Withholding the cover names means the Inquiry cannot perform its most basic function; without them, victims cannot know who among their comrades was an undercover officer, and so we cannot begin to learn from the victims what that officer did.
Without the real names, we will not be in a position to discover if that officer has furthered their abuses by training others in the same methods or by doing the same kind of spying for a private company, both of which are common among the exposed former spycops.
Both police and the victims – referred to as ‘Non-Police Non-State Core Participants’ (NPNSCPs) – have submitted paperwork on their intentions and arguments.
WHO ARE THE SEVEN OFFICERS?
H23 was deployed against one group and reported on other groups in the 1990s. They fear their friends and family will feel betrayed that they kept their spycop past a secret. This is not a valid reason to grant this person anonymity. There is no human right to freedom from embarrassment.
HN40 was deployed against two groups in the last decade of the existence of the SDS (ie 1998-2008). They were prosecuted under their false name. Despite this evidence of perjury and perverting the course of justice, the Inquiry seeks to fully protect the officer.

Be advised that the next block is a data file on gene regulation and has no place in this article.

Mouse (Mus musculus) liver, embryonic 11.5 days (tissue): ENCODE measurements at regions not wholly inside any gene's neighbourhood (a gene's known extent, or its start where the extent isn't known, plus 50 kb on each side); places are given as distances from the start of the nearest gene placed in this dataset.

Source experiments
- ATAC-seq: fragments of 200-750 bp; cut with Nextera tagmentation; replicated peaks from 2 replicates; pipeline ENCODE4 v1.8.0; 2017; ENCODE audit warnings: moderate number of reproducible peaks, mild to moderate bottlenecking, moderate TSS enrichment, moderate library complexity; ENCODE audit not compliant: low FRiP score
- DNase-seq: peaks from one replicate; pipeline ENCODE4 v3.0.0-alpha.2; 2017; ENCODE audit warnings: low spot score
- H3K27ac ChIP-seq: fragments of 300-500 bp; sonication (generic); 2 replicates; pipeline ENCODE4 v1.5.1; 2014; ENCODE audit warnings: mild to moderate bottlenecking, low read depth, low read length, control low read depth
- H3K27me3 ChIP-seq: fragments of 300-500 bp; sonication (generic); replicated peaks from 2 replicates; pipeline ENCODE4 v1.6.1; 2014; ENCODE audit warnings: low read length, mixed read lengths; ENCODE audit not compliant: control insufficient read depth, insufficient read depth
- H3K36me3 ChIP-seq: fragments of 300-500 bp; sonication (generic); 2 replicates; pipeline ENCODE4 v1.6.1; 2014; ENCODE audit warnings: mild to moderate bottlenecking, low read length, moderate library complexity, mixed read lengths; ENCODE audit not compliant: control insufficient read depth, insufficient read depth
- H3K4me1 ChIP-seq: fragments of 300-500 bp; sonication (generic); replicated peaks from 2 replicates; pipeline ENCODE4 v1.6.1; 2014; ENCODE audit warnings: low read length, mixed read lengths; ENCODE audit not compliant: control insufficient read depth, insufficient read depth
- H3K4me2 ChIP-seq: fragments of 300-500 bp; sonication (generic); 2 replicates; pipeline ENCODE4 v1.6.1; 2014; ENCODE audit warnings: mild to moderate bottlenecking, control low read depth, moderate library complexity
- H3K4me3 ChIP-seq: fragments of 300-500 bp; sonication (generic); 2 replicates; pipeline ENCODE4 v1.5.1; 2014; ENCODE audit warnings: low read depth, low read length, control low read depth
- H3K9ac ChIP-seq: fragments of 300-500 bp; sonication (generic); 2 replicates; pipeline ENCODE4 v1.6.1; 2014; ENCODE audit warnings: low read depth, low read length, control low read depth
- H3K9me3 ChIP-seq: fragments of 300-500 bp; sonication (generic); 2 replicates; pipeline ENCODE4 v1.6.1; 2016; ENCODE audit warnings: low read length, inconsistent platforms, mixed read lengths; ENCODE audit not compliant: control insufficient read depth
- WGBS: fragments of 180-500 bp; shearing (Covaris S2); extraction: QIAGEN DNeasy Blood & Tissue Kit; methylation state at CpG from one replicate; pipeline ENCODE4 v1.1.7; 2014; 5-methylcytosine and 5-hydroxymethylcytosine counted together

HN58 was an undercover officer who went on to become a Detective Chief Inspector in charge of the SDS from 1997-2001. This was at the time that the SDS sought to undermine the Stephen Lawrence Inquiry, held five years after the teenager was murdered.
At the last Inquiry hearing Sir John Mitting described how various processes had failed to establish the full truth about the police’s reaction to the murder of Stephen Lawrence, and that his Inquiry must succeed where others have failed. Hiding the identity of this officer contradicts that, and that’s before we consider what they might have done in their earlier undercover career.
For more information, see the Undercover Research Group’s profile of HN58.